The recruitment process: everything you need to know

What is the recruitment process? 

The recruitment process starts with attracting new talent and ends with onboarding the right candidate for the role. To find the ideal candidate, recruiters must screen potential candidates, narrow down applicants, conduct interviews and finally decide who they will hire. 

Many companies have an in-house recruitment manager, while others outsource their recruitment needs to an external company. In today’s digitalised world, many companies even use recruitment software and online psychometric tests to find the best person for the job.

The recruitment process

How a good recruitment process benefits your business  

Recruitment agencies and recruitment managers work to quickly and efficiently find the best people for the job so companies can stay productive while waiting for a new starter to join the team. A good recruitment process can benefit your business in many ways, such as: 

Saving time and money 

Recruitment isn’t just about hiring the right person. It’s about ensuring you don’t hire the wrong person too. Take hiring a new salesperson, for example. In the UK,  27% of people responding to a survey said that a bad hire costs more than ÂŁ50,000.

But a well-organised, streamlined recruitment process helps companies find the best person for the job in good time. Although recruitment should never be rushed, the process should never take too long either, as being short-staffed can overwork current employees and may negatively affect company culture.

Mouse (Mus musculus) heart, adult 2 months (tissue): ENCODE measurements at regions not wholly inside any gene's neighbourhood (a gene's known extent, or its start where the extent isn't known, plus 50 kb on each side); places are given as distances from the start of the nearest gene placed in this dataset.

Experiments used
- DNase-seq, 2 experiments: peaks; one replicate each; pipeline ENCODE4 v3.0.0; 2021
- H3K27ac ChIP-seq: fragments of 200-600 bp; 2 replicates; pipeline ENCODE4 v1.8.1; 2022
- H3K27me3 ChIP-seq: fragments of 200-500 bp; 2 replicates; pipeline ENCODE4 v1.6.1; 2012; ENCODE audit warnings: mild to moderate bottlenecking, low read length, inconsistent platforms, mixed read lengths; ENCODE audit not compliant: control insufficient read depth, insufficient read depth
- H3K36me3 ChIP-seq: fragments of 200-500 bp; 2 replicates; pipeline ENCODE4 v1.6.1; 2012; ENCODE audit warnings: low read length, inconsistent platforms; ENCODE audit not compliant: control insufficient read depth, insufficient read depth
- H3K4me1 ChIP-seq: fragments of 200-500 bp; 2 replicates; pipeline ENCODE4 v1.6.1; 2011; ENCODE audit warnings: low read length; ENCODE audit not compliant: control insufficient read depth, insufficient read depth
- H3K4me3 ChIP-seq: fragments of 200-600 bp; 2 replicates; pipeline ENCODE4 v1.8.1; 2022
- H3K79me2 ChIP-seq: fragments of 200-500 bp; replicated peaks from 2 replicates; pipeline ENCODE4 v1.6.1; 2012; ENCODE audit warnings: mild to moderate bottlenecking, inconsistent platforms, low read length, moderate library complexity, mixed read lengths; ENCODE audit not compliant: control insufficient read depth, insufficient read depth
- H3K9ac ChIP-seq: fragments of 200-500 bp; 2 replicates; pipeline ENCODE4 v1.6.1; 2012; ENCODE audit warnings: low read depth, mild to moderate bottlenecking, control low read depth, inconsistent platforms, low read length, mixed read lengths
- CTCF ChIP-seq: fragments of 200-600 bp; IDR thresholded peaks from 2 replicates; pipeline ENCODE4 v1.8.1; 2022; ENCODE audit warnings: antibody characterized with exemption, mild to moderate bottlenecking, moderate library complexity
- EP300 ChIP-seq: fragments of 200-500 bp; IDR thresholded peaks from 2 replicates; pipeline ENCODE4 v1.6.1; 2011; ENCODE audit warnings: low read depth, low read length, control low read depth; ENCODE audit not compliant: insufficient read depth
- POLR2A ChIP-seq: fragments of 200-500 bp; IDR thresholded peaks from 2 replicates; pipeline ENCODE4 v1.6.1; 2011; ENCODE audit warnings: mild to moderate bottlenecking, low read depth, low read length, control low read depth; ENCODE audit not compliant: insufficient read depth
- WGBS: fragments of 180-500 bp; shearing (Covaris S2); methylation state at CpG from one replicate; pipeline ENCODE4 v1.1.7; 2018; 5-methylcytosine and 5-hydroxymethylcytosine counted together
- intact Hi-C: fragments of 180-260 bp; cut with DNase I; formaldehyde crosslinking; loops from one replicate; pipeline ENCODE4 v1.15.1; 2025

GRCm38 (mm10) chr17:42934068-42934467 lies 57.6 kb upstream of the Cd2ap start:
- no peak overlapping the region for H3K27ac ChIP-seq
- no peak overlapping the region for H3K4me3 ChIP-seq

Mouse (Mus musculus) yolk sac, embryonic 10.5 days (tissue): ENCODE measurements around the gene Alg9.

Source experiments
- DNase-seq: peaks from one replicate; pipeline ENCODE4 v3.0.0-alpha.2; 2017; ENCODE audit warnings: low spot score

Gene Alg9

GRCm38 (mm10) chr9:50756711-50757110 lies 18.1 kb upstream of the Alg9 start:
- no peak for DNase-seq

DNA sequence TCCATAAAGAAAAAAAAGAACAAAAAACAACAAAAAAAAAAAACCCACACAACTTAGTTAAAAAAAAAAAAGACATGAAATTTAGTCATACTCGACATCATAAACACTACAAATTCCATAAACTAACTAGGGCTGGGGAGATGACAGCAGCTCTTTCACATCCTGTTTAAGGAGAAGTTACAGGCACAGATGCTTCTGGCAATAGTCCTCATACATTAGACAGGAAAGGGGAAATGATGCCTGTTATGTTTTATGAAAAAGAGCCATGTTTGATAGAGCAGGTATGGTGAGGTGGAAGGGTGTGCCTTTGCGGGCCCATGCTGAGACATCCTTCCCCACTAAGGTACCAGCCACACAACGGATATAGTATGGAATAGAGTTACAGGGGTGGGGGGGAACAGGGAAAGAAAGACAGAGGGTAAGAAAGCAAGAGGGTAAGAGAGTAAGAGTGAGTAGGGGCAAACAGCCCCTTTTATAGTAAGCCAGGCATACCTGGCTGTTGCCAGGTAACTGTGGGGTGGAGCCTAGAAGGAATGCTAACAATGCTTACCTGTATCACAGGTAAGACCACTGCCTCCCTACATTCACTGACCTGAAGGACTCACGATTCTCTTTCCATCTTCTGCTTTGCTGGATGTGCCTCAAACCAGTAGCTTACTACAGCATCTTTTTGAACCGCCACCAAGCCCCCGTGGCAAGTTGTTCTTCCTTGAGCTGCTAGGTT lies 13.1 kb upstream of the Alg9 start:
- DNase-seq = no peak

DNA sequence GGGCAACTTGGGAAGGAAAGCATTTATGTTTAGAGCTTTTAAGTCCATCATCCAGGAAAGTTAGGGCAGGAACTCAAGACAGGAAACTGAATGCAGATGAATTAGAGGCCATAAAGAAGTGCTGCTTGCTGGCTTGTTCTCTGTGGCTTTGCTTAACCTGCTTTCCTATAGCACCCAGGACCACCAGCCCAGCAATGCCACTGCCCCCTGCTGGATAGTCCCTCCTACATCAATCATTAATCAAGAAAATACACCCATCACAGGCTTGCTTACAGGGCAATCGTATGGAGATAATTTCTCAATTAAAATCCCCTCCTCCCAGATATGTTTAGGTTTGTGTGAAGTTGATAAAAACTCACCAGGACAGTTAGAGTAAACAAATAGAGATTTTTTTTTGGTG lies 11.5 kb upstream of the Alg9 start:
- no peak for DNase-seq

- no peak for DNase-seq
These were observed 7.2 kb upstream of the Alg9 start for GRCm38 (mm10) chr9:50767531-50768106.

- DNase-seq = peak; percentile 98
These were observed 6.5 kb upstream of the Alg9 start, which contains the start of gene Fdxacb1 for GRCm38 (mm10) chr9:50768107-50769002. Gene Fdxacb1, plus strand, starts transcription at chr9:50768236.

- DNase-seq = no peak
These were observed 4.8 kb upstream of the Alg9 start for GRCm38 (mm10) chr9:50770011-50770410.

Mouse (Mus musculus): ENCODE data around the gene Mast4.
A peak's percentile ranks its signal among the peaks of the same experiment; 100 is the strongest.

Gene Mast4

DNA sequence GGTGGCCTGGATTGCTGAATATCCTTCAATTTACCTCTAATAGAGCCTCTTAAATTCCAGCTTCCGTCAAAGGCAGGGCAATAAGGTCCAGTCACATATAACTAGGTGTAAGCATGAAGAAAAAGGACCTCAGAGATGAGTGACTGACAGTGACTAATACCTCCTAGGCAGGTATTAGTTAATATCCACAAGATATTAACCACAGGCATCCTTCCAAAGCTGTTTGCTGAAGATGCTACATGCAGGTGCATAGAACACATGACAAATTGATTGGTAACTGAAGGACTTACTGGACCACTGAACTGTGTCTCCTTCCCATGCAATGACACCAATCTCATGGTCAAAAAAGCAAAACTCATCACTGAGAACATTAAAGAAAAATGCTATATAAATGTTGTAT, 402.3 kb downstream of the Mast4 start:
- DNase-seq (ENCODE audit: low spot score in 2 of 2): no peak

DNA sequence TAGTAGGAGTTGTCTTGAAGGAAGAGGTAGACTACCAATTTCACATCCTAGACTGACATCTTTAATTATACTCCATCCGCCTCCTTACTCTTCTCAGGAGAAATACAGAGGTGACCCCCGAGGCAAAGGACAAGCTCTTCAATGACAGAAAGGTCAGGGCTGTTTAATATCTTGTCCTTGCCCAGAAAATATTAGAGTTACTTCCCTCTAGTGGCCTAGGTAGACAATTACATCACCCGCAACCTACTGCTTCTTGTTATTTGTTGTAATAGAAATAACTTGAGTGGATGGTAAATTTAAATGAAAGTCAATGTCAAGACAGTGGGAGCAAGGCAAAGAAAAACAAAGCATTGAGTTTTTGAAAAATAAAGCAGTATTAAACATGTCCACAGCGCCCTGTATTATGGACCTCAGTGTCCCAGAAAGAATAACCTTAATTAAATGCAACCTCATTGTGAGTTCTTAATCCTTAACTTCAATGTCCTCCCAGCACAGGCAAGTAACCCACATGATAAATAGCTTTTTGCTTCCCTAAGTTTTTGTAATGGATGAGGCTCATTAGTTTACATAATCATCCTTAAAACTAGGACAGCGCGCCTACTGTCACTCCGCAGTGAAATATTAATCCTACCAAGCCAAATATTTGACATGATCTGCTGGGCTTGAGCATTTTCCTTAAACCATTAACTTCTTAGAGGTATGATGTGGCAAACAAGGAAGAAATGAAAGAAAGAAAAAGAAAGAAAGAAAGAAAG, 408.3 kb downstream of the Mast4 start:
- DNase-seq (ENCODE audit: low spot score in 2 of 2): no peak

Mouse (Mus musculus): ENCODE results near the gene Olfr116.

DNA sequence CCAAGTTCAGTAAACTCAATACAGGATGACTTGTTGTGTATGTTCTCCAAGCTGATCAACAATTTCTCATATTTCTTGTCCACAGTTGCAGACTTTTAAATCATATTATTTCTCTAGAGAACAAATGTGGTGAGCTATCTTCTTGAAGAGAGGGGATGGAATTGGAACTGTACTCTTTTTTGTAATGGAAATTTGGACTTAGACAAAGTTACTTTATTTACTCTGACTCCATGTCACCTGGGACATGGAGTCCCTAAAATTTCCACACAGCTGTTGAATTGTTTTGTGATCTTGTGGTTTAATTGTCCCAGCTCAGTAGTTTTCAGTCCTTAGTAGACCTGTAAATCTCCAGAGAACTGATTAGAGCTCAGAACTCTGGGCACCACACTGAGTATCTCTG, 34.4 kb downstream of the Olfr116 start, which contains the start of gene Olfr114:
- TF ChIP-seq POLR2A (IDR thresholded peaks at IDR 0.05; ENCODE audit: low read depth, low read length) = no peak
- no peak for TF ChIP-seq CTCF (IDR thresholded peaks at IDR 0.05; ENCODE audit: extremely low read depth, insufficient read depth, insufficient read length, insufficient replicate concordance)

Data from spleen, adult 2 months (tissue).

Finding the right person for the job  

Finding the right person for the job is what many people think of when they think of the duties of a recruiter. Although there are a lot of talented and educated people out there, the right person needs the correct set of soft skills and must fit into the company culture. A candidate who fits into the company culture will have a better experience at work and will be less likely to leave, saving you money in the long run.

Increased productivity

The right person for the job will be able to fit in with the team, work independently, and be an engaged and productive member of staff. On the other hand, plucking out the wrong person from the talent pool will inevitably create stress for both the company and the candidate and will slow down productivity in the long run.

7 stages of recruitment

Of course, recruiting the perfect candidate is no small task and certainly can’t be done overnight. When recruiting a new person, companies generally follow seven well-planned steps. 

Step one: establishing hiring needs

As the Rolling Stones once sang, “If you try sometimes, you’ll find, you’ll get what you need.” This is a good line to remember at the beginning of the recruitment process. Before placing your advert on LinkedIn or consulting an external recruitment company, think of the person you need to fill the open position.